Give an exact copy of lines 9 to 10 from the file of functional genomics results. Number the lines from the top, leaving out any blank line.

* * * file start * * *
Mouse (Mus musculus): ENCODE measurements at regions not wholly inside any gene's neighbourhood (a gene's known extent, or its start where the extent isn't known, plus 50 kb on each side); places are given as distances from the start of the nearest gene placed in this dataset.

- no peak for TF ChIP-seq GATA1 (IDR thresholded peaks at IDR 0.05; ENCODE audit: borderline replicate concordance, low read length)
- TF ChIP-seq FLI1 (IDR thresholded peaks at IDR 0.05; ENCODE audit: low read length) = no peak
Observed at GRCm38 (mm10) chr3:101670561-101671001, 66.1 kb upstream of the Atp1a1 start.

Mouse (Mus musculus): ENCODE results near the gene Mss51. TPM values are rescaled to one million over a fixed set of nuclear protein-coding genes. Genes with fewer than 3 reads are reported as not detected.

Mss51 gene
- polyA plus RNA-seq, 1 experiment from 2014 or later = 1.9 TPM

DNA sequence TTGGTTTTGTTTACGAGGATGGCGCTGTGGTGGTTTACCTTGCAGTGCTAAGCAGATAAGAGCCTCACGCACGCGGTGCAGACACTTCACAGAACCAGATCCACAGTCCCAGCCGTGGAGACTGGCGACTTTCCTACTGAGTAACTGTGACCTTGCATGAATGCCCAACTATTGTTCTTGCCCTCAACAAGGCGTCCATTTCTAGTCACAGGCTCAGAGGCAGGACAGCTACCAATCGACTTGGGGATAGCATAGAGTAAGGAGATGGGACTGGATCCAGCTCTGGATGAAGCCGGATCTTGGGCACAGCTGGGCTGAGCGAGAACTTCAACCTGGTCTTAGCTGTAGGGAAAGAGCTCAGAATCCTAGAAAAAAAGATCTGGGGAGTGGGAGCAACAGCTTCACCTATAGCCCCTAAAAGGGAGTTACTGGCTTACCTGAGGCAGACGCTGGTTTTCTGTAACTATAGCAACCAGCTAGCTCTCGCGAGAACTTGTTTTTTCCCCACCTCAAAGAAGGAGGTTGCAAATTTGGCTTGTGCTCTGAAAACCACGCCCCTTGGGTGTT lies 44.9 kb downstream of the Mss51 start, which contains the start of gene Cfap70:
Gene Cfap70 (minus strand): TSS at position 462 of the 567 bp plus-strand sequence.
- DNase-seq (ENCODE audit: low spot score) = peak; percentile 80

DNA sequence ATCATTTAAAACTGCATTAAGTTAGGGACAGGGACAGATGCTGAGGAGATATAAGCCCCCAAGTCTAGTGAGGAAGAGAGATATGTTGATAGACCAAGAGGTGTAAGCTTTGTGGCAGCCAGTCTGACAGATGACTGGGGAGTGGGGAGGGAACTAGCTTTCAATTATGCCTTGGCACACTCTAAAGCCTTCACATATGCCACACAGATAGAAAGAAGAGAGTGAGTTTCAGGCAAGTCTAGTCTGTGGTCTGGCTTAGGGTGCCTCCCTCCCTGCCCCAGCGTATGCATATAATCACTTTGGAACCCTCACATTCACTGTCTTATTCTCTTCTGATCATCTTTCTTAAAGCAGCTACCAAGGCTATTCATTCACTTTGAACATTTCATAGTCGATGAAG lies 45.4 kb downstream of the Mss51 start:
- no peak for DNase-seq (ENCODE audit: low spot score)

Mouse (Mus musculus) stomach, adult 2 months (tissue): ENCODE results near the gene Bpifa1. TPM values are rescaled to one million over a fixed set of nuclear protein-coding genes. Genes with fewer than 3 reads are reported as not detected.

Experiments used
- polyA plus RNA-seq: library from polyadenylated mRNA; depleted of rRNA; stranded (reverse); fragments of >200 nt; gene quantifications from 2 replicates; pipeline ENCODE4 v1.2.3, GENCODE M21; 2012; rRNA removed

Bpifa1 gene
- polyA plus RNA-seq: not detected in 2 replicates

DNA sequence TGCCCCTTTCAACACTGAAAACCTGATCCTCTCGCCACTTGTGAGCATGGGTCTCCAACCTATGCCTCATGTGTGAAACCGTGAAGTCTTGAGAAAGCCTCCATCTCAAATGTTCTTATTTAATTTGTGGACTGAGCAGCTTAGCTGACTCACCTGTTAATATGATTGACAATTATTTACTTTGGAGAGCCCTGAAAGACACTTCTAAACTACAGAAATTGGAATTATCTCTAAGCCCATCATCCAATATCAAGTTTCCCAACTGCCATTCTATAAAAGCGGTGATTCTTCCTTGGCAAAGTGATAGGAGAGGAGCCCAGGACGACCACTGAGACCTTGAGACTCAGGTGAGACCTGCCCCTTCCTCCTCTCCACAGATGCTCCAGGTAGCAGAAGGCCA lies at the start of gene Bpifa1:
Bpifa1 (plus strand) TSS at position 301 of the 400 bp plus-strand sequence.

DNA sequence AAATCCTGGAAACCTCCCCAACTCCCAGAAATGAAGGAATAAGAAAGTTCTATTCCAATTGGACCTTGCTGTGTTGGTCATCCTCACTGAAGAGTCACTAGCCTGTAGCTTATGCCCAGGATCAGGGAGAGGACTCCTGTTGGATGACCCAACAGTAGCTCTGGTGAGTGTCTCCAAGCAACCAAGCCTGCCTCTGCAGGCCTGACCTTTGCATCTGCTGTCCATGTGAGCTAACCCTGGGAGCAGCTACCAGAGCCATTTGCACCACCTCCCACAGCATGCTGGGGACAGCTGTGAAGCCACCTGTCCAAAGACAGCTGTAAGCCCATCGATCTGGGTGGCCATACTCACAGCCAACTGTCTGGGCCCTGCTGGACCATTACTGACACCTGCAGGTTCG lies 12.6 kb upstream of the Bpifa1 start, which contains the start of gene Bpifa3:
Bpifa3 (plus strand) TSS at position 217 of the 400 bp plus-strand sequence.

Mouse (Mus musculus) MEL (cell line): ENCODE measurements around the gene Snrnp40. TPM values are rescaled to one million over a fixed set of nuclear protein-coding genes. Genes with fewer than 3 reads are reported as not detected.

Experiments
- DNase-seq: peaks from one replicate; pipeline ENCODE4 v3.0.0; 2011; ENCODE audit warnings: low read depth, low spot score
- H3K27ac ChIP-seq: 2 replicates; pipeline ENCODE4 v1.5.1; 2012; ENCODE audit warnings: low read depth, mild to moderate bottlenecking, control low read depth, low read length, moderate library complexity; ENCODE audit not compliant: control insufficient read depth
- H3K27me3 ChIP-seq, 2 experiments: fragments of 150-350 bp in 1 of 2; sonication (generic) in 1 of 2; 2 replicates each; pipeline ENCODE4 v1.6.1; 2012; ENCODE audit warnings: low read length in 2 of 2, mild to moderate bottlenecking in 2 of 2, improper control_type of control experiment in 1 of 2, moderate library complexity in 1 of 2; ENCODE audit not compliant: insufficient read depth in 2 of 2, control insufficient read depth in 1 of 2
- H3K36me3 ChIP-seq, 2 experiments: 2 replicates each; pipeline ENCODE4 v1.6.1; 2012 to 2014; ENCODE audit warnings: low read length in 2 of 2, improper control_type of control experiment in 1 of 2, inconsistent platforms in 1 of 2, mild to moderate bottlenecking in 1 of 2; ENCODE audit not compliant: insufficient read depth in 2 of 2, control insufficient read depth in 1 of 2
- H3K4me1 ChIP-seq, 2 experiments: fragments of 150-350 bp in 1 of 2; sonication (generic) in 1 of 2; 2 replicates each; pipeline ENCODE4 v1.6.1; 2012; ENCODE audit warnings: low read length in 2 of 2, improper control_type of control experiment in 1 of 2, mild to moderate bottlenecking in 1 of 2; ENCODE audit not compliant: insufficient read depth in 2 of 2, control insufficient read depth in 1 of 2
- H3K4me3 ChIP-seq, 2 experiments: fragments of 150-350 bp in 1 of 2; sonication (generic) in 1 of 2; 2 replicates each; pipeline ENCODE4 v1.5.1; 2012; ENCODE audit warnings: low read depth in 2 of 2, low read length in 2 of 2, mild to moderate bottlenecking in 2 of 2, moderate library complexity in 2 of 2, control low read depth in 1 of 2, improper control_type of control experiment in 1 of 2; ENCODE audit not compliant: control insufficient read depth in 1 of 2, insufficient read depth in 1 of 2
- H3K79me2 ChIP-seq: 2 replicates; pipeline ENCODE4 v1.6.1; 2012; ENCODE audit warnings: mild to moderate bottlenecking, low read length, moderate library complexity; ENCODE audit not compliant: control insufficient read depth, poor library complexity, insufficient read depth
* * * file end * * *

Gene Cfap70 (minus strand): TSS at position 462 of the 567 bp plus-strand sequence.
- DNase-seq (ENCODE audit: low spot score) = peak; percentile 80